A little earlier I’d zipped back the tent doors to reveal a rolling hill clearing in the forest, three other tents dotted in undefined camp spots, some sleepy souls emerging into the gentle morning sunlight.

Read on! (+more pics)

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The issue of not being on time

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Queensland Roadtrip Day 1: Ballina, NSW – Brooyar, Queensland (381km)

Our race to beat the setting sun was a lost cause.

If only we’d set off earlier, as planned then we might have got pitched in daylight. If only we’d not taken a diversion to put our pennies into the honesty boxes of roadside stalls in exchange for avocados and potatoes and tomatoes, if only the calamari at Brunswick Fish Co-Op hadn’t called out to stomachs that lightly rumbled barely thirty minutes into the journey, if only the super supermarket conveniently positioned right on the highway at Gympie hadn’t reminded us of forgotten necessities, well, maybe then we would have gotten to Brooyar State Forest on time.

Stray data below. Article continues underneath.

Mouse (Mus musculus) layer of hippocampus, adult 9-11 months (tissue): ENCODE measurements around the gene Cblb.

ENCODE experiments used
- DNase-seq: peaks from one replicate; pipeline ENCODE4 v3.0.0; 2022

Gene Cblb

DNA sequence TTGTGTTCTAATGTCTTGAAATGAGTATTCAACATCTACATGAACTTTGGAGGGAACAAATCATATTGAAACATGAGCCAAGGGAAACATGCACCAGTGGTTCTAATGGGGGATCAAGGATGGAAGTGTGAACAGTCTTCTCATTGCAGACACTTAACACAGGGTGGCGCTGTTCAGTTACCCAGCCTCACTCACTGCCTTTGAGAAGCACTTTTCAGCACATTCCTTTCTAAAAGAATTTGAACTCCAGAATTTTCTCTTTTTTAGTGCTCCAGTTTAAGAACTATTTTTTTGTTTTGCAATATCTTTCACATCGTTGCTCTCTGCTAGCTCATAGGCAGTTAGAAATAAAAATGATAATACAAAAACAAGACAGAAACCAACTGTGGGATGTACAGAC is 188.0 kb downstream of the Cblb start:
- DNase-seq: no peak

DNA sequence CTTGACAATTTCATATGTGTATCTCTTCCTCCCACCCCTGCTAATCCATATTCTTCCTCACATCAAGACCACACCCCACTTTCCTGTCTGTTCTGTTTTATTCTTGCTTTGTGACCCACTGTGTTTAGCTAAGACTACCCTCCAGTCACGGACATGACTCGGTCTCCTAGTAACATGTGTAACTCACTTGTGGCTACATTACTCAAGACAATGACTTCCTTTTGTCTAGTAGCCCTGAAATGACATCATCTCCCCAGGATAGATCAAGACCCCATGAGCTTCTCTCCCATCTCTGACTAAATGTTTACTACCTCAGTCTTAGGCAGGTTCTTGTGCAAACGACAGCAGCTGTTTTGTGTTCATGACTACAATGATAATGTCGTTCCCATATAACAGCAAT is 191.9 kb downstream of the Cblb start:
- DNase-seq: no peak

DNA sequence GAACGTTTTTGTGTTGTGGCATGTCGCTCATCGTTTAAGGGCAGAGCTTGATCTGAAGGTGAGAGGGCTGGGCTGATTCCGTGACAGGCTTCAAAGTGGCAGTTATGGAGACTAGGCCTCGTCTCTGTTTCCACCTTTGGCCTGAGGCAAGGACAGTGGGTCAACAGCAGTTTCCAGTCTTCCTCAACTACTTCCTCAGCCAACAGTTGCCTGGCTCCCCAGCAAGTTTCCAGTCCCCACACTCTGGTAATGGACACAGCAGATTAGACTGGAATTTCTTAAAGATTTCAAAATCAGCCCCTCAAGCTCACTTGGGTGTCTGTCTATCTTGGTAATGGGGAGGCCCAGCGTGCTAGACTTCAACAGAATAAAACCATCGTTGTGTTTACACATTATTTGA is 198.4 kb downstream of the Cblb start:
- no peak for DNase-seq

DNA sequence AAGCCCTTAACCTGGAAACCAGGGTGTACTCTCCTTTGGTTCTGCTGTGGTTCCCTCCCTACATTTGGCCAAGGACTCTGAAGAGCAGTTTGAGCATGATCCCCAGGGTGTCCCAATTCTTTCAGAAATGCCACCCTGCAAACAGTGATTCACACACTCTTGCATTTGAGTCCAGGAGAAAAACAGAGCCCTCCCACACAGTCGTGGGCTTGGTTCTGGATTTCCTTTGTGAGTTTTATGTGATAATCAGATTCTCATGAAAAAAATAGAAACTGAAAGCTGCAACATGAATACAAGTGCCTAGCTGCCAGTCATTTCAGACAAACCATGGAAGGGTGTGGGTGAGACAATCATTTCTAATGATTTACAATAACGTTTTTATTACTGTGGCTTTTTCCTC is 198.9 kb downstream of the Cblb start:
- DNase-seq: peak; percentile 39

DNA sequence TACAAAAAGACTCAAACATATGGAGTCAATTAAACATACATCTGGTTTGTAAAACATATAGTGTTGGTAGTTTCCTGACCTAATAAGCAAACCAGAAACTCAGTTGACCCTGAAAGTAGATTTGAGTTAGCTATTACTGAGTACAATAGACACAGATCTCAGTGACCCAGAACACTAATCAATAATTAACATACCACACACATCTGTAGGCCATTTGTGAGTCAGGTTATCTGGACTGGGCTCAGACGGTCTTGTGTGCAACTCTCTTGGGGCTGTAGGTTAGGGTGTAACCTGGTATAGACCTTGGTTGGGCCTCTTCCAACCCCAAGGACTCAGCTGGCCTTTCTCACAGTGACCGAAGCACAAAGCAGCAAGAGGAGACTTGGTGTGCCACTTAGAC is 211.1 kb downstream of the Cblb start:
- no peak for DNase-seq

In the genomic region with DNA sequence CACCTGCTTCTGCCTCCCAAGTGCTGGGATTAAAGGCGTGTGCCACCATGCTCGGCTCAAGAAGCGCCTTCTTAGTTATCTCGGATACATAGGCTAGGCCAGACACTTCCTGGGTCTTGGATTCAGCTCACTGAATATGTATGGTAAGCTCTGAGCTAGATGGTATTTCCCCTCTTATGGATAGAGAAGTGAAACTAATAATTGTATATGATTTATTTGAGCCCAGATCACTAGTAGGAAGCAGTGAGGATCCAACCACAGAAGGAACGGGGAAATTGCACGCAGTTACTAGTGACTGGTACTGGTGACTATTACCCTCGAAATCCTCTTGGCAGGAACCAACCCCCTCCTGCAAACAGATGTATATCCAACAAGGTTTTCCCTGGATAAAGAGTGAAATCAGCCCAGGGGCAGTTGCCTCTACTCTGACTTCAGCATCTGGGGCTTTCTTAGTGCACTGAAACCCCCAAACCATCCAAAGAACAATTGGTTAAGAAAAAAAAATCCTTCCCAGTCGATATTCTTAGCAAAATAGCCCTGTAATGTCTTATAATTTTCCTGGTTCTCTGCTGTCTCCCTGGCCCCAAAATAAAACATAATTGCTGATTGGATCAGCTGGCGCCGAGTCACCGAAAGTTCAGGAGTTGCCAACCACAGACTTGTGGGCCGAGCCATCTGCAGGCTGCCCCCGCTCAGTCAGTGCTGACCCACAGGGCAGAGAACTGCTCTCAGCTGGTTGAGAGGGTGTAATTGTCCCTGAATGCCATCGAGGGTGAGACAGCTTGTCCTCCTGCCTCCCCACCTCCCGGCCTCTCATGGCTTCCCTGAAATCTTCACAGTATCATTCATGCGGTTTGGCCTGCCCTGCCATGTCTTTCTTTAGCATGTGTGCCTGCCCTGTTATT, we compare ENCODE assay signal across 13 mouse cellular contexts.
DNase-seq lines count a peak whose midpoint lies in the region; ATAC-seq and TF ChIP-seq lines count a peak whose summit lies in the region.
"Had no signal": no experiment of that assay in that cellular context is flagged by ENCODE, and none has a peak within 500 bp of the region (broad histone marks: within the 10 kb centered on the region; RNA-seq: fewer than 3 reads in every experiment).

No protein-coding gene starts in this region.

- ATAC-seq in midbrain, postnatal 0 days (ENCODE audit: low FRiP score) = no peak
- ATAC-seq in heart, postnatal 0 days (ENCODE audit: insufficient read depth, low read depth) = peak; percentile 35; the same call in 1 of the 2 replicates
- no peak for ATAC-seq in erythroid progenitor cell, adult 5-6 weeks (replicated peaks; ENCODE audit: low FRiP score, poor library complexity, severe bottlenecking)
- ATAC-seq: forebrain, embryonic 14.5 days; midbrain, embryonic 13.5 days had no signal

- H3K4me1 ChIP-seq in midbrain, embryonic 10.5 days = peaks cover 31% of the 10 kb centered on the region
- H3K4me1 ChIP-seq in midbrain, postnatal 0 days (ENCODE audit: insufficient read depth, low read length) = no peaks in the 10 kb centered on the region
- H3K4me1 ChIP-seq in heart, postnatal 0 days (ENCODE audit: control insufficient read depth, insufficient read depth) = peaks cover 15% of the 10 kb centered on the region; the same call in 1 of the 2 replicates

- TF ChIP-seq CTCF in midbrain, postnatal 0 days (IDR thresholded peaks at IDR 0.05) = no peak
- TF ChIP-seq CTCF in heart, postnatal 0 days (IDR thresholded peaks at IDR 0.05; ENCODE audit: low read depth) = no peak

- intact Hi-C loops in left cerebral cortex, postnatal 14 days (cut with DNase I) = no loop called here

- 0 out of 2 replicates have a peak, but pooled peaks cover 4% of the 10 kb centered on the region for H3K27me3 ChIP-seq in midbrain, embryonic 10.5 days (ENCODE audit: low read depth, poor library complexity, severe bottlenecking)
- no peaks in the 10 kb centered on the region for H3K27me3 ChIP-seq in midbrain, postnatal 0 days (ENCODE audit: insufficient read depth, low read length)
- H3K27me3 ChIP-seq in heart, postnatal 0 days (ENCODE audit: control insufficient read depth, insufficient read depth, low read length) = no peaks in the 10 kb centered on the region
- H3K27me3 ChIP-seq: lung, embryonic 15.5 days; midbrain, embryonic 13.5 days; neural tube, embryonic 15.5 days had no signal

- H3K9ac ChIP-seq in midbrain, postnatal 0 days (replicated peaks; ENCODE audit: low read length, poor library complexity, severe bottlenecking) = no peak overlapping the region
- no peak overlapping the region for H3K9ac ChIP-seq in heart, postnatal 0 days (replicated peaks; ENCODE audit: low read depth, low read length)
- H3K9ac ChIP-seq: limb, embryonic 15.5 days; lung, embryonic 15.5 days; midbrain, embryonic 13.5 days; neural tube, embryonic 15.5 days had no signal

But, hang on! This is holiday time, time off from being on time. 

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Queensland Roadtrip Day 1: Still a long way to go… what adventures are up ahead?

We could have stopped off somewhere sooner, somewhere closer to the road. Brooyar was an en-route decision, a decision that took us away from concrete and the last light of day, down a long, pitted dirt track into an expanse of rain forest and a scattering of gum trees. Glastonbury Creek Camp. Arrived.

And realistically  setting up camp and cooking in the dark was more of an adventure than a problem, three concentrated explorers equipped with head torches, hammers, high spirits and unspoken coordination.

Tents up, kick back, eat easy food, say goodnight to the glow of neighbouring fires, switch off the lights and lie beneath a light sheet.

Listen to the darkness.

And fall into a fresh air sleep full of dreams about what this place might look like by day.